• If the puppy shows any signs of panic or appears scared (cowering, snapping, or growling, for instance), DO NOT console it. I repeat, DO NOT console it. This is the same as praising it, and tells the puppy that this is the ‘correct’ way to behave when in a challenging situation. These dogs may become fear-biters. It is hard to do because it feels like you are doing the opposite to what comes naturally, but this is a very important moment in the life of the puppy.
  • As soon as the introductions are completed, START WITH EVERYTHING AS YOU MEAN TO GO ON. Do not be persuaded by your puppy’s ‘sweetness’ to forgive it its transgressions or inappropriate behaviour. Their ‘sweetness’ is entirely evolutionary: its original function was to persuade us to look after them (while their parents went hunting). Being taken in by a puppy’s ‘sweetness’, and allowing it to get away with bad behaviour only confuses it about its position in the household and what is the correct way to behave – this will result in troubling behaviour that may last a lifetime. Remember, a well-adjusted and trained puppy, that knows its place in the household hierarchy, is a happy puppy. A confused puppy, however ‘sweet’ it is to you, will turn out to be an anxious, and possibly aggressive, dog later. Such a dog is not happy.
  • Do not think that training and correct management of a puppy can be left for later when it has ‘settled in’.
  • The puppy must not be allowed onto the furniture. Status in the canine hierarchy is usually signalled by the levels in relation to the floor/ground/other dogs. The top dog (YOU!) is always at the highest point in the den. By allowing your puppy onto the furniture (and worst of all onto the back of the sofa, and therefore at eye-level) you confuse the other dogs in the household as well as the new puppy. This is the root cause of many behavioural problems and aggression which manifest as the puppy matures.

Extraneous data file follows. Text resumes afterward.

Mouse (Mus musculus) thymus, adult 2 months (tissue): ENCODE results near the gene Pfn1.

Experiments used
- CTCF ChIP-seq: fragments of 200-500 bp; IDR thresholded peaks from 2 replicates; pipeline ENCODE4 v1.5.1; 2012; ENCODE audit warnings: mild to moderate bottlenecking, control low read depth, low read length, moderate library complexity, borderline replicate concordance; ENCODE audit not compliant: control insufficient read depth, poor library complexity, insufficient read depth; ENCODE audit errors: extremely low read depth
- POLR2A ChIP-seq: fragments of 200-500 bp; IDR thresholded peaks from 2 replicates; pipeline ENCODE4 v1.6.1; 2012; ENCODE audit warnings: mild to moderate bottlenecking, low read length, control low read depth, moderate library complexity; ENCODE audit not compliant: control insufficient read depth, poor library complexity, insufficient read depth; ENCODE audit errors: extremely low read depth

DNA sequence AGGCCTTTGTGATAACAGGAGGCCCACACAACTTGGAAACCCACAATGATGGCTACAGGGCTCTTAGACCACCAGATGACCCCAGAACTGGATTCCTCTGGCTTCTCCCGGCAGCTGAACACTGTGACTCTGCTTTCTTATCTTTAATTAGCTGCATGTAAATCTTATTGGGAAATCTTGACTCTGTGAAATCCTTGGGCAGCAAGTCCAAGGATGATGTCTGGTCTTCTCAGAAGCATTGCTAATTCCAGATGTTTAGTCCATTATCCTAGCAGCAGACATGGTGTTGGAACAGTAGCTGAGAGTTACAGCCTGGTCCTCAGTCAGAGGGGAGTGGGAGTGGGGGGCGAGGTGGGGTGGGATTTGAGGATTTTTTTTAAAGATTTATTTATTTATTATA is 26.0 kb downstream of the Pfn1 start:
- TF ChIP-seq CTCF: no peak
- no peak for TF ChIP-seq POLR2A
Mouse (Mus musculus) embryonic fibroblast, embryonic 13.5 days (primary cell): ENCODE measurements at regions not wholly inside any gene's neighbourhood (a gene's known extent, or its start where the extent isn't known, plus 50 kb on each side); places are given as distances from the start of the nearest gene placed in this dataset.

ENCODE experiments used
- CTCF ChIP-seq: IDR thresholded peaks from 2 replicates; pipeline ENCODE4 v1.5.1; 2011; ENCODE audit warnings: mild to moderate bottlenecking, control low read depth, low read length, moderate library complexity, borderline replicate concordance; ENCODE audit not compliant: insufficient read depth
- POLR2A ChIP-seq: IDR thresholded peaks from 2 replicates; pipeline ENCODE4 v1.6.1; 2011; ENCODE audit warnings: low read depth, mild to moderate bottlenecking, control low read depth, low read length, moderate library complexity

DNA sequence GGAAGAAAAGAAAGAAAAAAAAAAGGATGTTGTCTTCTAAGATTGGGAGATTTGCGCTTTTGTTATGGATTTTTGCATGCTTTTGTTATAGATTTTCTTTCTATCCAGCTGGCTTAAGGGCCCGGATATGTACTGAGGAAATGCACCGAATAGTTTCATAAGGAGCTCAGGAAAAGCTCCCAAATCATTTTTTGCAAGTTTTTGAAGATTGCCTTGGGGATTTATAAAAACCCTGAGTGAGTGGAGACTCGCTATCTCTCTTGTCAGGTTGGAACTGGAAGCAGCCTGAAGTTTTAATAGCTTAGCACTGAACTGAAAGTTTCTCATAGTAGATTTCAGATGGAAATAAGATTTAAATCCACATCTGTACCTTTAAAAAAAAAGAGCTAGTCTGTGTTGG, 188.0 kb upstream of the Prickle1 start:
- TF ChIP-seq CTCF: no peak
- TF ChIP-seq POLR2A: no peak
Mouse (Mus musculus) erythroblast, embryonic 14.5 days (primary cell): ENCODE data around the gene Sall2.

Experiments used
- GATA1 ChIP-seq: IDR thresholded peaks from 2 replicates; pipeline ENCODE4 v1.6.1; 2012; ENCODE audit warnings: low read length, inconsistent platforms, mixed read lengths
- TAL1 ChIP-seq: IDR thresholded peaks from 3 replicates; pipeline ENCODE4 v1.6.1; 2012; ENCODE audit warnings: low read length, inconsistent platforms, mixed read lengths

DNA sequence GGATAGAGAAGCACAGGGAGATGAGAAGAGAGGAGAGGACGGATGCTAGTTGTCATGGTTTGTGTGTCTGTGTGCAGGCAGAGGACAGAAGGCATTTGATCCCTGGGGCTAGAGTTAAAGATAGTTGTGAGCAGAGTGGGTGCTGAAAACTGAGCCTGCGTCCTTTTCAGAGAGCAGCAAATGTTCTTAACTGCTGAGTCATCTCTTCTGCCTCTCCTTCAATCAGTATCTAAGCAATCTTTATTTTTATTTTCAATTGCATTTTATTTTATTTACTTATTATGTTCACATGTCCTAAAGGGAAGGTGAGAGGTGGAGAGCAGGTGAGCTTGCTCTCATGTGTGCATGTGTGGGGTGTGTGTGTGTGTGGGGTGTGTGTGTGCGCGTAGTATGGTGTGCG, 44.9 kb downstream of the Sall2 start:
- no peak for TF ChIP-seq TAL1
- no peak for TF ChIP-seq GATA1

• The puppy must be allowed to sleep by itself from day one, and this must always be downstairs. Never allow a young puppy to sleep on the bed with you. Never allow a new puppy to sleep by the side of your bed. For this reason we recommend fold-up, wire dog-crates. These are widely available. The crate must contain only the puppy’s bed and a water-bowl attached to the inside. This acts as an indoor kennel in which the puppy feels safe – and must be the appropriate size (remember, bed only). The puppy must be placed in the crate last thing at night (after a toilet outing, and a vigorous play session), and be left in there till the morning. DO NOT respond in any way to the puppy crying out to join you. Be prepared for several nights of interrupted sleep while the bedtime routine is being established (it is worthwhile warning any neighbours who are within earshot. A gift of flowers will sometimes help to generate goodwill during this time). Most puppies will accept this routine in a very short time. Crate-training a puppy also assists toilet-training. The puppy will not produce urine or faeces in its crate if it contains only its bed. This lets the puppy know that it is indeed possible to delay going to the toilet. And that it’s bed is for sleeping in.
  • It is a very good idea to keep a puppy crated when you are away from home while the other dogs get used to the idea of it.
  • When feeding your puppy together with other dogs, always feed it in relation to its position in the hierarchy. This is usually last. As you lower the food-bowl to the floor, call out its name, and praise it for waiting its turn. Since a puppy is fed more frequently than adult dogs, do the additional feedings separately, with the other dogs excluded from the room. Never feed a puppy, or any dog for that matter, just before you yourself are about to eat – this informs them that they are higher in status than you are, and may lead to dominance problems later. Separate your dinner and the dogs’ dinner by at least 15 minutes.